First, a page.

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Episode Studies by Clayton Barr

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Tron: Betrayal (Part 2) "Betrayal" Part 2
Tron: Betrayal
#2
Marvel Comics
Written by Jai Nitz
Plot by Starlight Runner Entertainment
Pencils by Andie Tong
Cover by Salvador Larroca and Frank D'armata

While Flynn is torn between his two worlds, Clu uses the time to gain more power in his mission to create a perfect world.

 

Didja Notice?

 

We know, from seeing that Sam is a little boy and not a baby, that the events in this issue take place a few years after "Betrayal" Part 1. We're never told Sam's age, but it seems to be around 3-4 years old.

On page 1, Flynn's narrative, in regards to the death of his wife, remarks that "Rome fell in a day." This goes back to his narrative comment on the final page of "Betrayal" Part 1, in regards to the birth of his son, that "Rome wasn't built in nine months. But it's amazing what you can build in that time." We're never told the circumstances of his wife's death (though Legacy reveals she died in 1985).

On page 12, Flynn quotes Seneca and says the man was a "Roman philosopher who was exiled, and later he...let's just say it didn't end well." Seneca was an actual Roman philosopher who was ordered by Emperor Nero to commit suicide for his alleged complicity in an attempt to kill him.

On page 24, in the ENCOM building, we see several posters, two of which are just barely legible for the Space Paranoids and Astro Gunner video games.

On page 25, young Sam is seen wearing a Spider-Man t-shirt. Spider-Man comic books are also published by Marvel.

On page 31, Tron appears to be having a drink at the End of Line Club, which will be introduced more properly in Legacy. In the background of panel 2, the club's proprietor, Zuse (later known as Castor) can be seen.

Throughout the "Betrayal" story up to this point, Clu and his men have had the same blue/white glow as Flynn and Tron and other denizens of the new world. But when they appear on page 41, they now have a green glow, perhaps an indication of Clu's deception and rebellion against Flynn's wishes. Throughout the epilogue of the story, Clu and his men have an orange/red glow, similar to the red of the MCP's minions in the original Tron.

The epilogue of the story establishes it as taking place in 1989.

On the first two pages of the epilogue, Flynn appears to be under attack by Clu and his men and is protected by Tron, indicating Clu's maliciousness, even against his own maker, in whose image he was created.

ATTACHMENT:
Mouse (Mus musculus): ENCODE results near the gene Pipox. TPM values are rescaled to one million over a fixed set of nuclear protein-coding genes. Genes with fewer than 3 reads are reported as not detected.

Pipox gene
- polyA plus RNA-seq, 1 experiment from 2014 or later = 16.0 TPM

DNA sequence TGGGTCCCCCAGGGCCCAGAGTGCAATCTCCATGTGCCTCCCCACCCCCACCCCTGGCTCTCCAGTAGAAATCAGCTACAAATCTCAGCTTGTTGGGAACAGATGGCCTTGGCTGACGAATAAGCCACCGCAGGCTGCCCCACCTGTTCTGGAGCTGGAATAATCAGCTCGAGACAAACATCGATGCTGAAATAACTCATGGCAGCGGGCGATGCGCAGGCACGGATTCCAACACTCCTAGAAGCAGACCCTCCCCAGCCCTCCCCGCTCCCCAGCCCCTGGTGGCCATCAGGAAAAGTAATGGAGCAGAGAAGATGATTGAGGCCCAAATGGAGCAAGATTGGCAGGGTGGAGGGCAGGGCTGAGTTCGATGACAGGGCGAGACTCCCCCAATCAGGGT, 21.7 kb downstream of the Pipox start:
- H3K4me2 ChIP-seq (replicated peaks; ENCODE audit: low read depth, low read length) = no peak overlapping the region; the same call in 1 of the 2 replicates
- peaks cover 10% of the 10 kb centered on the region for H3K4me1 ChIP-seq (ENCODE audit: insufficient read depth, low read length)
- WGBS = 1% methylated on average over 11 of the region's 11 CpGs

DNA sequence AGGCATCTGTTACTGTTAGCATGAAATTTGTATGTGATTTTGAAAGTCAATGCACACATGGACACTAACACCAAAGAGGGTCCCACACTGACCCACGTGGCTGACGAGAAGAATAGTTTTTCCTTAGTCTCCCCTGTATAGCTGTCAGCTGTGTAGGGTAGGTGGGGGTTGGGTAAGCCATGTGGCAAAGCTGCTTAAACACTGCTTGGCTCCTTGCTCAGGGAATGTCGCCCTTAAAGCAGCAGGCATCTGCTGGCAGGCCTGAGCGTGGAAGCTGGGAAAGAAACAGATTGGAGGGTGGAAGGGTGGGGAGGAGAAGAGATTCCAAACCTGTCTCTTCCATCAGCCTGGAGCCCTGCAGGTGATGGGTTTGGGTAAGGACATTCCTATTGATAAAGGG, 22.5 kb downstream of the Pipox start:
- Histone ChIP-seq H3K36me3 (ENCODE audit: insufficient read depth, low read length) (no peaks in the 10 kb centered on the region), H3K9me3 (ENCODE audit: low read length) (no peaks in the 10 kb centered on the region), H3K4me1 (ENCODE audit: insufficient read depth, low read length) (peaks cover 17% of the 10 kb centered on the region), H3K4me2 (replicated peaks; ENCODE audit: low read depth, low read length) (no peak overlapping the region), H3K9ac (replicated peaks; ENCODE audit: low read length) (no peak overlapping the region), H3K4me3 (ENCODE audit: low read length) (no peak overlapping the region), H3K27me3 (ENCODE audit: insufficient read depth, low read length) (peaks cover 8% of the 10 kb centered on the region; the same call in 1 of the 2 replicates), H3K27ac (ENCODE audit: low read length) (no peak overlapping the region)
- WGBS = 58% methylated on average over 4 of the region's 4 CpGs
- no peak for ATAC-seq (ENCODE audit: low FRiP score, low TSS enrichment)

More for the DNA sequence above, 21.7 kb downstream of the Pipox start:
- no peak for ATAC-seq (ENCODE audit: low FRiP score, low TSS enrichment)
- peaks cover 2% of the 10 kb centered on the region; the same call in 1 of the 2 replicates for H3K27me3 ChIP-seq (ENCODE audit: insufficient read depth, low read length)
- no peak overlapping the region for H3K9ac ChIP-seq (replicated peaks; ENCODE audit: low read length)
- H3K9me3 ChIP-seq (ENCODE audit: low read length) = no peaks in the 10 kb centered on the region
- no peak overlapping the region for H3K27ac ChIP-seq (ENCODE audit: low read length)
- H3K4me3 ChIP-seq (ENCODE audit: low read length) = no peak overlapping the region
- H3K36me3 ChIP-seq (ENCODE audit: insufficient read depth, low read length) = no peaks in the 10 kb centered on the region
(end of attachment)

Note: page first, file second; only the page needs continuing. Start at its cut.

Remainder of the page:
On page 3 of the epilogue, Tron appears to be injured after the battle and takes off on his light cycle. It almost seems like a finale, with the hero not to be seen again, but he does appear in Evolution and Legacy.

During the epilogue, Flynn's narrative reflects that, in the new world, he's seen it all: courage, betrayal, evolution, and the spirit's undying fire. These could be read as references to the canonical timeline of Tron stories thus far: Tron, "Betrayal", Evolution, and Legacy.

Unanswered Questions

What happened to Yori? In "Betrayal" Part 1, we are told that Flynn brought Tron over from the original Electronic World (seen in Tron) to act as security in the new world. But, would Tron have been willing to leave without his lover, Yori? We never see her here though, and Tron does not mention her. Could it be that the Tron seen here is a copy of the original Tron, with memories of Yori, or even the first Electronic World, erased? If so, might the original Tron still be living in the first Electronic World? (In a couple of episodes of Tron: Uprising, armor that looks like Yori's armor in Tron is seen on display in Able's office, but no explanation of why it's there is given.)

If Flynn doesn't like the way Clu is carrying out his function in the new world, couldn't he just rewrite the program? Or erase it? I understand that Flynn now thinks of these programs as living beings, so perhaps eliminating Clu is not a morally appealing option for him, but I would think that with all Flynn has done to/for the two electronic worlds we've seen so far in the Tron universe, doing a little rewrite of a program would not be such a big deal.

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